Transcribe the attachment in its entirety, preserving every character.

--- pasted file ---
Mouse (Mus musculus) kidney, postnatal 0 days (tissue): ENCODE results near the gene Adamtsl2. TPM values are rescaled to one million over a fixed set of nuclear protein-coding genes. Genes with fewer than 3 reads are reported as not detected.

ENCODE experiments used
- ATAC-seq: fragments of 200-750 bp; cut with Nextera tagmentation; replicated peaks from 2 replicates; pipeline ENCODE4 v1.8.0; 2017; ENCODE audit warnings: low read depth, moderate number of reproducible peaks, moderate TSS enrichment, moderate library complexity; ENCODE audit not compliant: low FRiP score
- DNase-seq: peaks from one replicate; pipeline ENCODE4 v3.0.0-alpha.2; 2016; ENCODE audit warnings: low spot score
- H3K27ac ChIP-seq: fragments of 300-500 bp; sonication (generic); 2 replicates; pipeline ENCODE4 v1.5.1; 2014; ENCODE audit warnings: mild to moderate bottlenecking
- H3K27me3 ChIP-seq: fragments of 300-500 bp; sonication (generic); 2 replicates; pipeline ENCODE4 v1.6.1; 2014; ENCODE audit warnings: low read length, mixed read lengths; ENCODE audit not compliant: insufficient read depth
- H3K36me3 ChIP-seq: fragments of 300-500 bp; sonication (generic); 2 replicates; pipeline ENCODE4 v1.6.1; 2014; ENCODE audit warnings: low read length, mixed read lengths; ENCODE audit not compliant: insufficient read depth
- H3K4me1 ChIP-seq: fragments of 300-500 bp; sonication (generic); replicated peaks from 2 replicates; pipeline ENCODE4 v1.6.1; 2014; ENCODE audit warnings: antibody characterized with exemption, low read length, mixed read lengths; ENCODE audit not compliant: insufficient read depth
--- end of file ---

Mouse (Mus musculus) kidney, postnatal 0 days (tissue): ENCODE results near the gene Adamtsl2. TPM values are rescaled to one million over a fixed set of nuclear protein-coding genes. Genes with fewer than 3 reads are reported as not detected.

ENCODE experiments used
- ATAC-seq: fragments of 200-750 bp; cut with Nextera tagmentation; replicated peaks from 2 replicates; pipeline ENCODE4 v1.8.0; 2017; ENCODE audit warnings: low read depth, moderate number of reproducible peaks, moderate TSS enrichment, moderate library complexity; ENCODE audit not compliant: low FRiP score
- DNase-seq: peaks from one replicate; pipeline ENCODE4 v3.0.0-alpha.2; 2016; ENCODE audit warnings: low spot score
- H3K27ac ChIP-seq: fragments of 300-500 bp; sonication (generic); 2 replicates; pipeline ENCODE4 v1.5.1; 2014; ENCODE audit warnings: mild to moderate bottlenecking
- H3K27me3 ChIP-seq: fragments of 300-500 bp; sonication (generic); 2 replicates; pipeline ENCODE4 v1.6.1; 2014; ENCODE audit warnings: low read length, mixed read lengths; ENCODE audit not compliant: insufficient read depth
- H3K36me3 ChIP-seq: fragments of 300-500 bp; sonication (generic); 2 replicates; pipeline ENCODE4 v1.6.1; 2014; ENCODE audit warnings: low read length, mixed read lengths; ENCODE audit not compliant: insufficient read depth
- H3K4me1 ChIP-seq: fragments of 300-500 bp; sonication (generic); replicated peaks from 2 replicates; pipeline ENCODE4 v1.6.1; 2014; ENCODE audit warnings: antibody characterized with exemption, low read length, mixed read lengths; ENCODE audit not compliant: insufficient read depth